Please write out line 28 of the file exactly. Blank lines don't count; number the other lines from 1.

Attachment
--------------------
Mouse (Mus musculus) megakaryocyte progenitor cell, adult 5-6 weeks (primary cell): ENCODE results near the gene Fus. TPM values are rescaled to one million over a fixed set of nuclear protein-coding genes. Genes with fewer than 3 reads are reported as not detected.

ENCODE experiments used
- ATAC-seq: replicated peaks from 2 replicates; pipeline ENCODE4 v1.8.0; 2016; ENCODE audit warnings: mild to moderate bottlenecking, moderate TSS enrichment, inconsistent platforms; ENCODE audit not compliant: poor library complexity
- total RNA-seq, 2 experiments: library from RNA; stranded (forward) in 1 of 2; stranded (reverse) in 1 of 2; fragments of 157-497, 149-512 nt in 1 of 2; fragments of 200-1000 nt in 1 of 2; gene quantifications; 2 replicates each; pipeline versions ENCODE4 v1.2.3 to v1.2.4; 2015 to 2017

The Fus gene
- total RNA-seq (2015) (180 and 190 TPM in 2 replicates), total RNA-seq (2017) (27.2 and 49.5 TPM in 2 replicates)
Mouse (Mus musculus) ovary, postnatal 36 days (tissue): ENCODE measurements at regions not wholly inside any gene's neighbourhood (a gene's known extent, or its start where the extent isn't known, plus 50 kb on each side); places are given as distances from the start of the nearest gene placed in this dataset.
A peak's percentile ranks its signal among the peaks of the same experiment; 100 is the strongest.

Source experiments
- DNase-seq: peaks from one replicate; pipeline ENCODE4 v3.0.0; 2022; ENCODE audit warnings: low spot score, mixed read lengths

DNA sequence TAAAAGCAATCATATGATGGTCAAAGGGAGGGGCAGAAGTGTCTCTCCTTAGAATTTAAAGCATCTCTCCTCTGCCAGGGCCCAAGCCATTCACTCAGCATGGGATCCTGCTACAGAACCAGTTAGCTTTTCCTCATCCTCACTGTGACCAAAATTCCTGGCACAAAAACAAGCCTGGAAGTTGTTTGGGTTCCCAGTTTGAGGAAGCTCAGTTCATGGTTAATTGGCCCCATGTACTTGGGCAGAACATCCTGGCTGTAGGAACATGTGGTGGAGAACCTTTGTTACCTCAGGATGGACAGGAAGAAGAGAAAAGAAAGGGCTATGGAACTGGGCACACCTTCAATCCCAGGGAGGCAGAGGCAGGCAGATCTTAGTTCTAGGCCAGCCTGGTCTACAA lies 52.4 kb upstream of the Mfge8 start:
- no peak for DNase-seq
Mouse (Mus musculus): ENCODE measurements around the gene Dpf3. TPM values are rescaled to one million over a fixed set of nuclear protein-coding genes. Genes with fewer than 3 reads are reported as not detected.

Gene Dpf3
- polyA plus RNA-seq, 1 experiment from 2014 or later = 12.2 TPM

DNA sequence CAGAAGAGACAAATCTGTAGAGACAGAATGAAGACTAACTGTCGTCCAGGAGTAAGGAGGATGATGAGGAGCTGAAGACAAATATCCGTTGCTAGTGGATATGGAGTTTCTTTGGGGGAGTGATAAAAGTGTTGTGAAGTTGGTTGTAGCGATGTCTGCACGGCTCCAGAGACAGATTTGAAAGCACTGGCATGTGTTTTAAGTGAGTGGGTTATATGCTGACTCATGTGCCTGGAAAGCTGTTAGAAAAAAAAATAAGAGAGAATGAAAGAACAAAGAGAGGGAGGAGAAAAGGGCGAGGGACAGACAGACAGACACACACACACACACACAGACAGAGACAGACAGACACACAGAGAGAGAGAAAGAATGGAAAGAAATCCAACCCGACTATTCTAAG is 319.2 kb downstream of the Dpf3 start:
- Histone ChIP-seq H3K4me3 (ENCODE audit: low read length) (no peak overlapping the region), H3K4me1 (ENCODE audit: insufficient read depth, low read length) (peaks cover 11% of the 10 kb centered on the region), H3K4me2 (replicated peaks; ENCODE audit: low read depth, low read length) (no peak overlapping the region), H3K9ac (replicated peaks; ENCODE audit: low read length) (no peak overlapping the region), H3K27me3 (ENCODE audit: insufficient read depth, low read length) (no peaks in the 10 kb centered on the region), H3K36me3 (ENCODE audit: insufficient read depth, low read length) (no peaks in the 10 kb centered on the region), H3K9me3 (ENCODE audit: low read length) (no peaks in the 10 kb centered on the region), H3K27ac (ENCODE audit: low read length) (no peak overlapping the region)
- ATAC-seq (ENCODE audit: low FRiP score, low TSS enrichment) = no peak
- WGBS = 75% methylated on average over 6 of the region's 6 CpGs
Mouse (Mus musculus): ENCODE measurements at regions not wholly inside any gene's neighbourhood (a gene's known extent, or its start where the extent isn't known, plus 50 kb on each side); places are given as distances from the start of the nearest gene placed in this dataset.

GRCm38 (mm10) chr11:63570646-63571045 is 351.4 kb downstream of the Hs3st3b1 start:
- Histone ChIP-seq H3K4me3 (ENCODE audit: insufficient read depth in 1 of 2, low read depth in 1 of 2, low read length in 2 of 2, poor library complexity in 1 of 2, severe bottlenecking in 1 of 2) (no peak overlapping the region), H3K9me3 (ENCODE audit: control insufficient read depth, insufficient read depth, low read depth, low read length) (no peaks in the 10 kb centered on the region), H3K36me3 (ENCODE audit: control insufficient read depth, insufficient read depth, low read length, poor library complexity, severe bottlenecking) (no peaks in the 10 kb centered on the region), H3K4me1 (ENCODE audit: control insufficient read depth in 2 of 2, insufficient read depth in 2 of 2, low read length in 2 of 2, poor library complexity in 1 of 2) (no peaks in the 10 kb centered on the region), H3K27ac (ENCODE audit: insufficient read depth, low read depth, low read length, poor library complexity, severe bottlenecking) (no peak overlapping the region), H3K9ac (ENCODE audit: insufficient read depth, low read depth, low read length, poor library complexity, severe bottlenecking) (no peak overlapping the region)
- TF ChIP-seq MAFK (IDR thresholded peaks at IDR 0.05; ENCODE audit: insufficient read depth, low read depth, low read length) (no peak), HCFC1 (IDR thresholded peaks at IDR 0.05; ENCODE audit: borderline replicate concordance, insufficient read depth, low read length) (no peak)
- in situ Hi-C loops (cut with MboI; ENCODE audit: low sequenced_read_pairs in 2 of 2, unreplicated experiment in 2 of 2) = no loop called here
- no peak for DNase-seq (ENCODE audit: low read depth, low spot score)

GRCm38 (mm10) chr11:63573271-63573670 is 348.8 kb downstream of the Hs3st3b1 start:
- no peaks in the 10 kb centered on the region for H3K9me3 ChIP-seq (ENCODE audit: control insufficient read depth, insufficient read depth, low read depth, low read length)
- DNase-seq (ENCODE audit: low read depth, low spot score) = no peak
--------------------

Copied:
- DNase-seq (ENCODE audit: low read depth, low spot score) = no peak